An easy risotto recipe, perfect for winter. Carnaroli rice, slowly cooked in vegetable broth, with diced Asiago cheese, grilled radicchio, white wine, butter, Parmesan and parsley.
Do you also have the feeling that spring is never coming? I start to be spring-obsessed around the first 10 days of March. By then, I am so ready with winter that I can’t take another grey day. Somewhat I forget that we will have to endure at least one more month of bad…… Continue reading mezzelune pasta filled with “porchetta” pork roast in fennel juniper butter
Hi dear friends, how are you? I hope spring is treating you well wherever you happen to be. Spring is in full swing here in Umbria and more gorgeous than ever. As for myself, these are the first quiet days after half a year of excitement and travels. I can hardly believe we were in…… Continue reading Umbrian-style braised sausage with fresh fennel (and my travels)
Easter in Umbria is not for those with a delicate constitution. A cheese-egg-meat-wine-chocolate binge starts at 9 am on Easter Sunday with breakfast and ends into a food induced coma sometime at 5 pm. By then, some of the aunties are passing around giant mounds of broken chocolate eggs and slices of colomba just in…… Continue reading Bucciotto, a cheese-bread doll for Easter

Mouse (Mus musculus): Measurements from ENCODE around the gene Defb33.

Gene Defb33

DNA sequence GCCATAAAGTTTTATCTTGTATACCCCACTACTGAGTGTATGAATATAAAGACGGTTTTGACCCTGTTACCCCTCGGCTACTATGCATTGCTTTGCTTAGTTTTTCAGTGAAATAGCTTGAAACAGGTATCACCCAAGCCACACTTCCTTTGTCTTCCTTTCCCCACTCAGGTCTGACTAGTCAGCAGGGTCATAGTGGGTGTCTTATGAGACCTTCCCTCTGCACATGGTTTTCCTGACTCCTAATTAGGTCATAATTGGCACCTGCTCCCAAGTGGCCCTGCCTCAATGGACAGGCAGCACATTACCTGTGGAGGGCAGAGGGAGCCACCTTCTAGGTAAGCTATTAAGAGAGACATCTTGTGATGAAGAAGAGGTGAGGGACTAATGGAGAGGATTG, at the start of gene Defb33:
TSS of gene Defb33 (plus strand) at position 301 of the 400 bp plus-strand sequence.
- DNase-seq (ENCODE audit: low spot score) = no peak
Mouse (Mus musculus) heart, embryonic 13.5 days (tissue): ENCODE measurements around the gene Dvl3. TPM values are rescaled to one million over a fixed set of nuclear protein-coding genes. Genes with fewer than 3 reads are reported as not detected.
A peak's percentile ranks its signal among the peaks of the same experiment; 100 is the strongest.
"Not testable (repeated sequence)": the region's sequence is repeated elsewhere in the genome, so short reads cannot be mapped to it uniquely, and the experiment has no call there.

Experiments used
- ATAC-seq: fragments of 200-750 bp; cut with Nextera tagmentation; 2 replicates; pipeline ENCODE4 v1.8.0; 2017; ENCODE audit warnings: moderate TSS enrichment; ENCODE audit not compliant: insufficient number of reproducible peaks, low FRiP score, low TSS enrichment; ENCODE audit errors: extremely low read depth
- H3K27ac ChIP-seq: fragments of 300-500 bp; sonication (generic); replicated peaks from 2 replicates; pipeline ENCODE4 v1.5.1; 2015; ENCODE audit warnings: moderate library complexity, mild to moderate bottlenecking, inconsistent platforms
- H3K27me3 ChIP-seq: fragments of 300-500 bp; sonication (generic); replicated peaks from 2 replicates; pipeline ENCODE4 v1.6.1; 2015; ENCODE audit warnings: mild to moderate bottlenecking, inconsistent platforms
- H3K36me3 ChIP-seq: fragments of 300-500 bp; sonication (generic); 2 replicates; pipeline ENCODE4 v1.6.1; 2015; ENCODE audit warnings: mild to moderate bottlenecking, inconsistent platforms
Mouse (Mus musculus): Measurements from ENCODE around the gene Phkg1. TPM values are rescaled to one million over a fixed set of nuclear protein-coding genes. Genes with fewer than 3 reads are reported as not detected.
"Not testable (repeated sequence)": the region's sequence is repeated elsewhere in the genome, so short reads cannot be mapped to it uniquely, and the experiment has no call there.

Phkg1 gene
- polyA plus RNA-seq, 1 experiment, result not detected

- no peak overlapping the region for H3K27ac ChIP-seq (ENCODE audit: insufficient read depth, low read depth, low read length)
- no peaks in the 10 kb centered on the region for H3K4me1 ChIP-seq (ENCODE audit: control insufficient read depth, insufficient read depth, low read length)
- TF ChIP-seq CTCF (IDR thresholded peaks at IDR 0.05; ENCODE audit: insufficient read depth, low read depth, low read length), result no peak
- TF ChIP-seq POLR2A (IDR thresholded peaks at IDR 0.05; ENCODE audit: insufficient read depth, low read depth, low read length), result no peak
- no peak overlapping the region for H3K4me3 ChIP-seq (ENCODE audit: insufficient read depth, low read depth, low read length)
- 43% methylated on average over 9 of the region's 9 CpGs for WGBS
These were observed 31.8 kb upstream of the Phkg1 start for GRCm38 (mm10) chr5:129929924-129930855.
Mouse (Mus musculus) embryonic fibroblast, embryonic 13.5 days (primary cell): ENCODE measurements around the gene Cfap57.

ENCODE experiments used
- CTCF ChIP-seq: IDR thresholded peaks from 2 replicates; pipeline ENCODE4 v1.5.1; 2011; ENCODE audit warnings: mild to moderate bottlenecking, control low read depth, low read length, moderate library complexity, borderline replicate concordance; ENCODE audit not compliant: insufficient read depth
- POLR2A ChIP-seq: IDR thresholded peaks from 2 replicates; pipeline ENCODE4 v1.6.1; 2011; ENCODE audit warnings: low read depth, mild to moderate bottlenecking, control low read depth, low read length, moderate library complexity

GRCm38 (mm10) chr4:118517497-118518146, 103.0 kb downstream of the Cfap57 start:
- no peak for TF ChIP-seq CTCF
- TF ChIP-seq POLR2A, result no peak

My hometown Perugia is well protected from evil. We have 3 patron Saints to look out for us: San Lorenzo, Sant’Ercolano and San Costanzo. Nationwide, San Lorenzo is the most popular. One of the Seven Deacons of Rome, and therefore among the first to have been subjected to martyrdom, he is the patron of over…… Continue reading Torcolo di San Costanzo, a medieval sweet bread from Umbria
When I was a child in the late 1960s many homes, including the one of my Umbrian grandmother, didn’t have an oven and took their bread to the bakery for cooking. Easter was an especially busy time, with women preparing Torta di Pasqua, a leavened cheese bread traditionally served for our hearty Easter breakfast. In…… Continue reading Torta di Pasqua, an Umbrian Easter bread
Now it’s time to start writing about food again. This is one of those recipe I make during cooking classes when we want to explore how to transform simple ingredients into a sumptuous meal. Admittedly truffle is not “simple” but you might still have a jar from your holidays in Umbria or Tuscany. If not, omit and the results will be delightful nevertheless.